SAS, report, commissioned, Copenhagen Economics, economy, jobs, Scandinavia, Nordic, Sweden, worth, money, figure, benefit, social development, connectivity
Photo: SAS

Scandinavia isolated without SAS, airline says

The airline contributes billions to the Nordic economies, a new report commissioned by the airline claims.

Aviation is vital for the prosperity of the Scandinavian countries, a new report commissioned by SAS claims, benefiting the economy, jobs and accessibility.

SAS commissioned the consultancy firm Copenhagen Economics to analyse how it contributes to the economy across Scandinavia, reports.

The aim of the report, SAS said, was to point out how important flights are for society as a whole. It says that, given the total population, Scandinavia has a very large airline sector compared to other parts of Europe.

Positive effects
Ryanair and Norwegian, among others, have in the past pointed to what they say are the positive effects their flight operations have on different markets. In this new report, SAS in particular is named as “an important engine” for maintaining social development.

SAS directly contributes SEK 5.9 billion (€546 million) to the Swedish economy, the report claims for example. It also buys from Swedish subcontractors to a value of SEK 4.7 billion.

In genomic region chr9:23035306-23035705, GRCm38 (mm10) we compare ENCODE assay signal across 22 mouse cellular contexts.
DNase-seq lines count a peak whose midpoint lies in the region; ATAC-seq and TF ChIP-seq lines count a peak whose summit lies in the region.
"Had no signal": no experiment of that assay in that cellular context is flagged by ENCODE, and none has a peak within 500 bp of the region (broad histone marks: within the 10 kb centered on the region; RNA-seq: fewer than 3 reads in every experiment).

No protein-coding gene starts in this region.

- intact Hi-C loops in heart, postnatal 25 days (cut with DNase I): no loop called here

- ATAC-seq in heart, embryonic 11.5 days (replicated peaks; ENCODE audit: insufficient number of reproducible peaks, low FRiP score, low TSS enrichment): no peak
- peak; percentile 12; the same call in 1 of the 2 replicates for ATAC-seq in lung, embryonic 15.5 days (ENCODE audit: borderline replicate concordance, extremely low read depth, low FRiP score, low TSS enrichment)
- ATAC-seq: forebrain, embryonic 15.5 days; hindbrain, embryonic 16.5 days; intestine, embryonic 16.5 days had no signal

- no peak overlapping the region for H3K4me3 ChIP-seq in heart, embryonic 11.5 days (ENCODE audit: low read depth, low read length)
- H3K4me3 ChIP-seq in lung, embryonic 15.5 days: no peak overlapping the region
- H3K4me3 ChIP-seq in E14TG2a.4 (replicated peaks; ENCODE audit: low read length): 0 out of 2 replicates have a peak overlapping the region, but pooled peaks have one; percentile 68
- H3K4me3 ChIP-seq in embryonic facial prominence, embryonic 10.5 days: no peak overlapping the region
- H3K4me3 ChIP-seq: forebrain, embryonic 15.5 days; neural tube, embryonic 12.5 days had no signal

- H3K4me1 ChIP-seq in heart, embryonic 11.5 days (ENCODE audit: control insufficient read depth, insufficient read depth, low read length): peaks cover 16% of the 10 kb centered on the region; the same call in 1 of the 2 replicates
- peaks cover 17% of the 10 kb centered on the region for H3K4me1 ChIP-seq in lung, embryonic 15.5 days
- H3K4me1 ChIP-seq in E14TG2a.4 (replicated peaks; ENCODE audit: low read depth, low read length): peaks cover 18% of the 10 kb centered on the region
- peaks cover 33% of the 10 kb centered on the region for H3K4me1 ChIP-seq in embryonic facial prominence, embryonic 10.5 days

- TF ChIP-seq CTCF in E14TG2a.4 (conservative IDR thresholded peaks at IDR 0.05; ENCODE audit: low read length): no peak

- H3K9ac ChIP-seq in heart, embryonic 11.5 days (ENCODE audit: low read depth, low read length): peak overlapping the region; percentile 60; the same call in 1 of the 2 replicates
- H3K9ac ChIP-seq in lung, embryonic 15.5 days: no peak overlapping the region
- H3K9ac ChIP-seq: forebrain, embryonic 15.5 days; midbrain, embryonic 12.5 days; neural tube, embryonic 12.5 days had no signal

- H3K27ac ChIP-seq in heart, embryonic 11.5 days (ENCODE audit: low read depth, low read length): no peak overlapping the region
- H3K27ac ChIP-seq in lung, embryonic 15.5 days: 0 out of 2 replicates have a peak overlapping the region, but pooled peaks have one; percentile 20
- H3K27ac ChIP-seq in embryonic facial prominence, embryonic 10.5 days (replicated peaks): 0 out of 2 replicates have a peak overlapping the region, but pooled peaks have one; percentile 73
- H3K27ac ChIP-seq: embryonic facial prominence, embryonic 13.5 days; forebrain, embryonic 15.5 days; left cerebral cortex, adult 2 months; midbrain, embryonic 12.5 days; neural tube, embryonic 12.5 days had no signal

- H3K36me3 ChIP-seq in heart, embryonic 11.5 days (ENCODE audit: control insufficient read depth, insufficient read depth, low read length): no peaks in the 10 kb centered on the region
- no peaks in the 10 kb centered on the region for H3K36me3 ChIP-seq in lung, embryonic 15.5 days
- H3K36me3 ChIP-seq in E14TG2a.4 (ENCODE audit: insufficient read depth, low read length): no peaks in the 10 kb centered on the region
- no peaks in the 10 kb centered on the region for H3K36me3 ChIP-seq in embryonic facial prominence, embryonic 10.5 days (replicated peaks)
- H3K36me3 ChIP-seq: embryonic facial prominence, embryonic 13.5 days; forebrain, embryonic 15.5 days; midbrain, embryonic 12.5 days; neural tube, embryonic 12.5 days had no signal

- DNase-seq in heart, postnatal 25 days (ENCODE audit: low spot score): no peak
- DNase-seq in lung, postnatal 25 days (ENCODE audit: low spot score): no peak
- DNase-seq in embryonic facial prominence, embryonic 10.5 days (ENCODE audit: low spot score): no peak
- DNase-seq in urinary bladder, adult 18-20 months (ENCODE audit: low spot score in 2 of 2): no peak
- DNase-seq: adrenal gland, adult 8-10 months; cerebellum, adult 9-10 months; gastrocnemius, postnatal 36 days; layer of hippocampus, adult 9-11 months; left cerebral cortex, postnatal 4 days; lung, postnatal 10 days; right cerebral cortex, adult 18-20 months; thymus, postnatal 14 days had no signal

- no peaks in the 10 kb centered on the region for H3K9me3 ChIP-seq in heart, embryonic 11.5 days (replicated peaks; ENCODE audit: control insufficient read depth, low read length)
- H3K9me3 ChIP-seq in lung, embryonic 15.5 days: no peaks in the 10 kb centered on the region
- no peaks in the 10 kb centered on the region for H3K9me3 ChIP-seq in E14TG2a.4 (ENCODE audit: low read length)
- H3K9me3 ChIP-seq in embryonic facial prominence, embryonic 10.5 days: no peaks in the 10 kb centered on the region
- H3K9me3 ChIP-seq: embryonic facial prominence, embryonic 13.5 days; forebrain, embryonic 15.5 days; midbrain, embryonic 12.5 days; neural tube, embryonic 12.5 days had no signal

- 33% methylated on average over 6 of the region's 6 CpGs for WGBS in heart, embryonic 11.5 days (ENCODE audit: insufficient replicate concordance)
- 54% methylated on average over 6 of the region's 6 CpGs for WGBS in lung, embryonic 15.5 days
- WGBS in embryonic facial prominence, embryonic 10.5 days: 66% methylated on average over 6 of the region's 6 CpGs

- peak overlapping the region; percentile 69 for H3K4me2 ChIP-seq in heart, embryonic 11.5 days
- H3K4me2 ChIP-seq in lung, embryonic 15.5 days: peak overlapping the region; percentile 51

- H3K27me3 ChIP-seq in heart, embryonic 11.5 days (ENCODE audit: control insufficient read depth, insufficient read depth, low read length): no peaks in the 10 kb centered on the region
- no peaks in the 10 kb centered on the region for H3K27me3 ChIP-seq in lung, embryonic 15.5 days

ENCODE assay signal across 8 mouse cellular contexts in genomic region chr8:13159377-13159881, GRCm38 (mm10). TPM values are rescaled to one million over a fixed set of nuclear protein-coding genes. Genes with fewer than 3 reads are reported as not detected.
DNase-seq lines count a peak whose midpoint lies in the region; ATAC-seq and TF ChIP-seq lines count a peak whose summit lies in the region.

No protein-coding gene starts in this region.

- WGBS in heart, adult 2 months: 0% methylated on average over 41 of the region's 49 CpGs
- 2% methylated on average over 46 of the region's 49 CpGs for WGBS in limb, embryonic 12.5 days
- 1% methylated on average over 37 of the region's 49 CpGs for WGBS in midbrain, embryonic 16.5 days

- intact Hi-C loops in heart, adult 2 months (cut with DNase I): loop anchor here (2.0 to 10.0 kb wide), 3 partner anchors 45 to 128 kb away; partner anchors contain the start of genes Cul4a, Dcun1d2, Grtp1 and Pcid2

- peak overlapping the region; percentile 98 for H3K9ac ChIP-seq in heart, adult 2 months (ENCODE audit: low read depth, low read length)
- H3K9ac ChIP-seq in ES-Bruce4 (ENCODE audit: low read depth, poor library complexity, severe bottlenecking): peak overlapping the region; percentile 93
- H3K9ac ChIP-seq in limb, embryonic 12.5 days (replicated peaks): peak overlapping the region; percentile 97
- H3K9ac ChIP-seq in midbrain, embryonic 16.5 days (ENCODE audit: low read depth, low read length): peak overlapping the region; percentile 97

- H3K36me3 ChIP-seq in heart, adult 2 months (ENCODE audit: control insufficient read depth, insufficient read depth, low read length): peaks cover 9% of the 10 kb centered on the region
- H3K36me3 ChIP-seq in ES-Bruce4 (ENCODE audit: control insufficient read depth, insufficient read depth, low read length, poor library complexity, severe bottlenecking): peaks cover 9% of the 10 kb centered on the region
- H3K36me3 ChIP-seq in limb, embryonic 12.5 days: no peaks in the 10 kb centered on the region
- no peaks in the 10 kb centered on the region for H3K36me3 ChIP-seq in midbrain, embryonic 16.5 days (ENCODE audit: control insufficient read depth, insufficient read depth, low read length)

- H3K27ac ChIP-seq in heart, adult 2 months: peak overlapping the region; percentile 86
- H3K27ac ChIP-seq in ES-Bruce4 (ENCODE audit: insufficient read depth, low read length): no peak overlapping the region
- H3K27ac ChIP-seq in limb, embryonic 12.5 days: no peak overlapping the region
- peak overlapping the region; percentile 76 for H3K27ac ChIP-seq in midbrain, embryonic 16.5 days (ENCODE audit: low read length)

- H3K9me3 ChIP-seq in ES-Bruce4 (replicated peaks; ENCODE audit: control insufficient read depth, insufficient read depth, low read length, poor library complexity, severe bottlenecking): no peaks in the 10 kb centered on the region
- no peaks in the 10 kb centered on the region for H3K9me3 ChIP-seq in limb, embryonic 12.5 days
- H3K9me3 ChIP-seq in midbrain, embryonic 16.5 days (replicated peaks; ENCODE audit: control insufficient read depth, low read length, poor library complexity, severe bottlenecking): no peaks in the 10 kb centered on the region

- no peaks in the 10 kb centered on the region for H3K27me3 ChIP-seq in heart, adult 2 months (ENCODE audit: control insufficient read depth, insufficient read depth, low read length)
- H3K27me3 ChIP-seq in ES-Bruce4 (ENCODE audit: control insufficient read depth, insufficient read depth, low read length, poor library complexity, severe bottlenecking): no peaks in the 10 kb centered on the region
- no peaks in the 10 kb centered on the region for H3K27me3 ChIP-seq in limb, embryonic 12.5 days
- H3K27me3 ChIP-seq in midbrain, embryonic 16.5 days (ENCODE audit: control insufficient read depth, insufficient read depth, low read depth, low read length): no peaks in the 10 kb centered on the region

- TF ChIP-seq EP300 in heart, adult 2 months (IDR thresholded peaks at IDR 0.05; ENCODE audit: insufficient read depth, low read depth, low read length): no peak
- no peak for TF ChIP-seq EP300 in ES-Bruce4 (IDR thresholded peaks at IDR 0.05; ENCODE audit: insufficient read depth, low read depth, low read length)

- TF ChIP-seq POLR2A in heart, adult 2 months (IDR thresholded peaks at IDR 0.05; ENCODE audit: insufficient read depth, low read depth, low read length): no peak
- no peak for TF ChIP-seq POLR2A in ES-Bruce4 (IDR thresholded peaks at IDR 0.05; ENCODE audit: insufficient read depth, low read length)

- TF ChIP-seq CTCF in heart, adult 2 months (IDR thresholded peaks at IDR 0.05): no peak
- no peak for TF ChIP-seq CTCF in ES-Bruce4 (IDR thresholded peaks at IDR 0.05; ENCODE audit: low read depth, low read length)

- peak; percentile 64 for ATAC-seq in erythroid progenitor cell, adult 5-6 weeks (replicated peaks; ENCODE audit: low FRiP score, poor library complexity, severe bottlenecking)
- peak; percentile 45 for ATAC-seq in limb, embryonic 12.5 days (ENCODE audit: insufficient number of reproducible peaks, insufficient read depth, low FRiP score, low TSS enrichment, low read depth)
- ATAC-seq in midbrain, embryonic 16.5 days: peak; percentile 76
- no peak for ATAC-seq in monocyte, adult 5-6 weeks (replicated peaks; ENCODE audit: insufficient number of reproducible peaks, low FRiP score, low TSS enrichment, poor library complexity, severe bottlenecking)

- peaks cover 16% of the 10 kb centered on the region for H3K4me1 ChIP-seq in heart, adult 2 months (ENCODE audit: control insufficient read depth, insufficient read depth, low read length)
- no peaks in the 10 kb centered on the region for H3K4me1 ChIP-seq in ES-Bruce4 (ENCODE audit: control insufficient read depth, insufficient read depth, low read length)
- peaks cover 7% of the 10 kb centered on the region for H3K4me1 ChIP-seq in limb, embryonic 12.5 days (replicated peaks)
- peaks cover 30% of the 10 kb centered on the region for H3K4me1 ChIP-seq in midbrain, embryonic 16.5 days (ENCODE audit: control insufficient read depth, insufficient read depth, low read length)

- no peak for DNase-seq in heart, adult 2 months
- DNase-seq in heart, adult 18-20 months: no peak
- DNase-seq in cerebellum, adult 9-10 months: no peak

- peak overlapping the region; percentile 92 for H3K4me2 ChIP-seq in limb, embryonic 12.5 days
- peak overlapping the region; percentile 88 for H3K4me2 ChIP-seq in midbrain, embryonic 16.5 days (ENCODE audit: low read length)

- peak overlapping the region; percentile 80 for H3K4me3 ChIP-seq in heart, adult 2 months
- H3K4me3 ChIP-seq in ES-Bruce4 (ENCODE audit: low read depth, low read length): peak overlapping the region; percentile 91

For the whole of Scandinavia, the value rises to a total of SEK 34.2 billion through direct, indirect and induced effects.

There are just over 9,900 full-time employees in Scandinavia, while an additional 7,300 work for various subcontractors and, according to calculations, 2,800 others are also indirectly employed. Of these 20,000 jobs, 7,800 are in Sweden.

Big accessibility
But Copenhagen Economics believes that increased accessibility is SAS’s largest contribution, accounting for example for more than 32% of Sweden’s total national and international accessibility through its direct and indirect connections.

“The report demonstrates with all desired clarity the importance of aviation in building accessibility to, from and throughout Scandinavia,” SAS CEO Rickard Gustafson surmised.

“Aviation and SAS provide the conditions for growth and prosperity, enable continued development and create innovation power in Scandinavian companies and communities. This is done in parallel with our long-term sustainability efforts to reduce the impact of aviation on the climate.”

Related stories

SAS strike drags April figures down

Norwegian takes up SAS slack in Norway

Intercontinental, transfers drive CPH growth